About two dozen evaluations of police anti-gun strategies are available for review. Program titles include Operation Ceasefire, Project Exile, Project Safe Neighborhoods, Project Felon, Project Triggerlock, and so forth. Most strategies are based on the problem-oriented policing concept or its variations, with community-oriented policing elements (Braga, et al, ; Kennedy, et al. ; McGarrell, et al. ; O’Shea, ; Payne, et al. ; Sherman, et al. ; and Tita, et al. ), and very few on the situational prevention perspective or routine activity concept (Drawve, et al, ; Jiao, ). Problem-oriented policing strategies include place-oriented strategies, directed/targeted patrol, hot-spot policing, gun suppression, and gang- or offender-based suppression. Police strategies designed to address gun violence have been implemented in various metropolitan areas including Kansas, Indianapolis, Pittsburgh, New York, St. Louis, Boston, Minneapolis, Baltimore, Los Angeles, Richmond, Buffalo, Oakland, Little Rock, and Eastern City. While most of them used problem-oriented policing strategies, two were examined with situational and routine activity perspectives.
Most of the studies reviewed suggest that focused police efforts have a significant effect on gun crime. Problem-oriented policing, community policing, and situational and routine activity strategies all seem to suggest that certain police efforts focused on gun violence have an effect on gun crime, whether they are place-oriented, target-oriented, offender-focused, behavior-focused, or based on environmental and operational variables. Most evaluations were able to link key components of police interventions to subsequent gun crime or individual behaviors subjected to the interventions. Previous reviews of gun studies (Sherman, ; National Research Council ) and national survey (Koper et al. ) also show that directed/targeted strategies against gun crimes work .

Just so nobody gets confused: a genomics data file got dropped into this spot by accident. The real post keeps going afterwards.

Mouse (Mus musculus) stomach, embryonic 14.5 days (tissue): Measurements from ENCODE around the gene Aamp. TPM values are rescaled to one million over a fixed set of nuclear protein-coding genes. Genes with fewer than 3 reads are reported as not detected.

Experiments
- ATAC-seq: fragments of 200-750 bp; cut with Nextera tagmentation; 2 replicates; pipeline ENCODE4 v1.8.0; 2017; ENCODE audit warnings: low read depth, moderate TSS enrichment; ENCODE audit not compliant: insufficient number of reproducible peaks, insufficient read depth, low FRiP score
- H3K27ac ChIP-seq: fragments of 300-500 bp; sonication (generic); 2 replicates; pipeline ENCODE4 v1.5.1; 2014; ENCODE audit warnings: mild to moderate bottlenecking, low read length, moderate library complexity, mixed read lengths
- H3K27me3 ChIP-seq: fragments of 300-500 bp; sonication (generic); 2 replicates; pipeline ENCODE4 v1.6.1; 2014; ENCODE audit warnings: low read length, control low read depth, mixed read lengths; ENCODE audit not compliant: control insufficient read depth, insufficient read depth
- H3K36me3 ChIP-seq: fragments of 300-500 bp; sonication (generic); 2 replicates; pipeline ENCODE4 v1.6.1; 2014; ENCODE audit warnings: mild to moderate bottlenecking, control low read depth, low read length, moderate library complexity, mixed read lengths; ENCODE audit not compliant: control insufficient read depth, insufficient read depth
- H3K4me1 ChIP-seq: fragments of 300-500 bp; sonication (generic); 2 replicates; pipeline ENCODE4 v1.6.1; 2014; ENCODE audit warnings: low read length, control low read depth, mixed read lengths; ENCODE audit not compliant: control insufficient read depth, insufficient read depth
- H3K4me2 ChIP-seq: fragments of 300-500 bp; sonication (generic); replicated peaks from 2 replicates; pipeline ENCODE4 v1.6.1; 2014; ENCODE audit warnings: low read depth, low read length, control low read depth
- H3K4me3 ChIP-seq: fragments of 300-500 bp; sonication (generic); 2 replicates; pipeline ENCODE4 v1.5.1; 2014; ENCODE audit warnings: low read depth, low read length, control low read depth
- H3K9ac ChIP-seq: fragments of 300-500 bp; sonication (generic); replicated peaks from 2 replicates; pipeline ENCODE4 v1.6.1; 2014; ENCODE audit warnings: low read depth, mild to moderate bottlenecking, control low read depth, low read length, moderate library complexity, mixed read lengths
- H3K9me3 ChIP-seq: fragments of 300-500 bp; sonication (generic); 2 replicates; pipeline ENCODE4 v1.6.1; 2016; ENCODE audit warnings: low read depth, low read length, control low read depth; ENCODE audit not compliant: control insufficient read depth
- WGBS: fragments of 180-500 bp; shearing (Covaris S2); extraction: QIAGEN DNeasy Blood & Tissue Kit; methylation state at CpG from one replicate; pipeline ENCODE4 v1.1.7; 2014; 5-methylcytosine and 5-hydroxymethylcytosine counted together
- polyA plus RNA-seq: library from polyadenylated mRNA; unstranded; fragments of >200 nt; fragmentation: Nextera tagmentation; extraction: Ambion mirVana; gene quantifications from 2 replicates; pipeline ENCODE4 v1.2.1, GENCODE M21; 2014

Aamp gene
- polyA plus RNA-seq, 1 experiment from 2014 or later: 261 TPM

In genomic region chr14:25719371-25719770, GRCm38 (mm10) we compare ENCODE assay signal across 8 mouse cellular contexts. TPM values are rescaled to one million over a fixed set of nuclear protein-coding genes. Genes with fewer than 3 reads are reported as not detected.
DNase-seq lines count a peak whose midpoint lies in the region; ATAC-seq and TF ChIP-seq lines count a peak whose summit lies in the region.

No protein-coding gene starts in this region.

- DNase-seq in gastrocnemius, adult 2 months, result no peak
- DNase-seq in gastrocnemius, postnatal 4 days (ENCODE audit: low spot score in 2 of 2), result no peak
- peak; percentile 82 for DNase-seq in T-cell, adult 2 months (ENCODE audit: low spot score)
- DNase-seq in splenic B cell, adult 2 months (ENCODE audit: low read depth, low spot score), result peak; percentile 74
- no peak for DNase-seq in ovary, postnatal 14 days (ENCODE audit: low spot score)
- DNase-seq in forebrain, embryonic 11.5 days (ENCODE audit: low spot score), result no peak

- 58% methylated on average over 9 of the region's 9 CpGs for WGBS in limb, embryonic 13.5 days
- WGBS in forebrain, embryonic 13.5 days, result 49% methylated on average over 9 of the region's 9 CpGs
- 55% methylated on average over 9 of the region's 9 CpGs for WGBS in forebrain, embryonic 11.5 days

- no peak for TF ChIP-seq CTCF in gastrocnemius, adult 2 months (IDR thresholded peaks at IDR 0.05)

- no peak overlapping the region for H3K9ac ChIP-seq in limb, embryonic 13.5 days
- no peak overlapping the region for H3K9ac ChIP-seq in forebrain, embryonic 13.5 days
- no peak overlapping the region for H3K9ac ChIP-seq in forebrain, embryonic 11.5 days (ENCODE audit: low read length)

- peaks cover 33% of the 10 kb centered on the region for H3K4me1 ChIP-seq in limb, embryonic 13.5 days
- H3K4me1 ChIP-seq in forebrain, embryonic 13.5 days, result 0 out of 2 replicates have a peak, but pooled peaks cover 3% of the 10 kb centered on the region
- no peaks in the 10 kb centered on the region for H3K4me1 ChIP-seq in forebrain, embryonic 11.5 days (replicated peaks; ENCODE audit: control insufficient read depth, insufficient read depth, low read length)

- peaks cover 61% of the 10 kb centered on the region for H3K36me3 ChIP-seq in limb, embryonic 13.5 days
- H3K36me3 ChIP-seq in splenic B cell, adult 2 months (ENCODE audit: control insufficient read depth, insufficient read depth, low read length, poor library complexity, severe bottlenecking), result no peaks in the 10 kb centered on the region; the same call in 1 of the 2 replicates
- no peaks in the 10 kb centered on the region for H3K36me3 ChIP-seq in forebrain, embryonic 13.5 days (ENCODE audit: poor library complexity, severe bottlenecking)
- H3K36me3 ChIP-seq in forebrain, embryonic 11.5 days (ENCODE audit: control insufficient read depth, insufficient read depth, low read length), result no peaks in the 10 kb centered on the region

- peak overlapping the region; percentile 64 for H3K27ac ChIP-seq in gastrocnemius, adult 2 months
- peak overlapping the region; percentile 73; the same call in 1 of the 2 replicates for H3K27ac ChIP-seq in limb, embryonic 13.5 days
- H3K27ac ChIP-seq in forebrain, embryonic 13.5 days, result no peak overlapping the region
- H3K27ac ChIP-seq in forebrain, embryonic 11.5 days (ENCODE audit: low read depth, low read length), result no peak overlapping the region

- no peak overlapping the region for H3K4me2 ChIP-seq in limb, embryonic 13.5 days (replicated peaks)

Further and more systematic research on police strategies, however, is warranted to understand how these efforts really work in reducing gun violence . There is a need for more in-depth research on gun-related enforcement and prevention practices, their effectiveness, and the organizational and
environmental factors that facilitate or hinder them. Many
complex factors affect the problem of gun violence and because
data used for most studies were not derived from a true
experimental design, it is often difficult to specify the exact role
a police strategy played in the reduction of gun crime.
While police can learn from previous studies about effectiveness
of police strategies, types of gun crimes, types of guns, and
gun trace, they should also understand the contexts and police
operations related to gun incidents. The association between
public areas and substantive gun crimes indicates that police